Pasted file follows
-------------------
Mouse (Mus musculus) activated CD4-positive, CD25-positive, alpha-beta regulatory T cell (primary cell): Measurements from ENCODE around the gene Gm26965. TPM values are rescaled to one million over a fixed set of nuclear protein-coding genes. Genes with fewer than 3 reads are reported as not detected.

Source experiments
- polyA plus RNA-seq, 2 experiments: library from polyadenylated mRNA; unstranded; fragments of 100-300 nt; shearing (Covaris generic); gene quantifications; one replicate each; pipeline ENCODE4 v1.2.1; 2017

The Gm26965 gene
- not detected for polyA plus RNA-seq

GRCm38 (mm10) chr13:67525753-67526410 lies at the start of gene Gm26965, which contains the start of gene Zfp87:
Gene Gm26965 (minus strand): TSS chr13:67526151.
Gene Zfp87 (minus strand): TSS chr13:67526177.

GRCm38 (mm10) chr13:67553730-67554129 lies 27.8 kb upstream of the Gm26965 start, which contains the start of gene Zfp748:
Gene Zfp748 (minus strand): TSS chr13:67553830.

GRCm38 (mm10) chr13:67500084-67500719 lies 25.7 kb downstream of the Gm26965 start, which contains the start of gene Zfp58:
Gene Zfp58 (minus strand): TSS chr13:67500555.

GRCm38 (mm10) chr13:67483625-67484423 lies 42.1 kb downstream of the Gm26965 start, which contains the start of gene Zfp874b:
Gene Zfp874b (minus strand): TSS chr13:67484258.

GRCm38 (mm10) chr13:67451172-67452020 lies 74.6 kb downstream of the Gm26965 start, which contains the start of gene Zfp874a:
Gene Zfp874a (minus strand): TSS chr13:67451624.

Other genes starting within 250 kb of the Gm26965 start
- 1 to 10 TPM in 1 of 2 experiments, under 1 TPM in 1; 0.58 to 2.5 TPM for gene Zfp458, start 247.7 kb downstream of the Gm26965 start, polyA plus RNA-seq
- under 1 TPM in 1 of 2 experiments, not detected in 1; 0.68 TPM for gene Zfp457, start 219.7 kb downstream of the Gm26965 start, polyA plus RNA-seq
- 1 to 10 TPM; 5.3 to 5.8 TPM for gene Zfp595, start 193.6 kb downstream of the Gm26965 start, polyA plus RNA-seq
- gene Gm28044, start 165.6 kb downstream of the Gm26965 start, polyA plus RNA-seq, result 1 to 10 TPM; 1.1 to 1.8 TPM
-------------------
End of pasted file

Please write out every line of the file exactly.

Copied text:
Mouse (Mus musculus) activated CD4-positive, CD25-positive, alpha-beta regulatory T cell (primary cell): Measurements from ENCODE around the gene Gm26965. TPM values are rescaled to one million over a fixed set of nuclear protein-coding genes. Genes with fewer than 3 reads are reported as not detected.

Source experiments
- polyA plus RNA-seq, 2 experiments: library from polyadenylated mRNA; unstranded; fragments of 100-300 nt; shearing (Covaris generic); gene quantifications; one replicate each; pipeline ENCODE4 v1.2.1; 2017

The Gm26965 gene
- not detected for polyA plus RNA-seq

GRCm38 (mm10) chr13:67525753-67526410 lies at the start of gene Gm26965, which contains the start of gene Zfp87:
Gene Gm26965 (minus strand): TSS chr13:67526151.
Gene Zfp87 (minus strand): TSS chr13:67526177.

GRCm38 (mm10) chr13:67553730-67554129 lies 27.8 kb upstream of the Gm26965 start, which contains the start of gene Zfp748:
Gene Zfp748 (minus strand): TSS chr13:67553830.

GRCm38 (mm10) chr13:67500084-67500719 lies 25.7 kb downstream of the Gm26965 start, which contains the start of gene Zfp58:
Gene Zfp58 (minus strand): TSS chr13:67500555.

GRCm38 (mm10) chr13:67483625-67484423 lies 42.1 kb downstream of the Gm26965 start, which contains the start of gene Zfp874b:
Gene Zfp874b (minus strand): TSS chr13:67484258.

GRCm38 (mm10) chr13:67451172-67452020 lies 74.6 kb downstream of the Gm26965 start, which contains the start of gene Zfp874a:
Gene Zfp874a (minus strand): TSS chr13:67451624.

Other genes starting within 250 kb of the Gm26965 start
- 1 to 10 TPM in 1 of 2 experiments, under 1 TPM in 1; 0.58 to 2.5 TPM for gene Zfp458, start 247.7 kb downstream of the Gm26965 start, polyA plus RNA-seq
- under 1 TPM in 1 of 2 experiments, not detected in 1; 0.68 TPM for gene Zfp457, start 219.7 kb downstream of the Gm26965 start, polyA plus RNA-seq
- 1 to 10 TPM; 5.3 to 5.8 TPM for gene Zfp595, start 193.6 kb downstream of the Gm26965 start, polyA plus RNA-seq
- gene Gm28044, start 165.6 kb downstream of the Gm26965 start, polyA plus RNA-seq, result 1 to 10 TPM; 1.1 to 1.8 TPM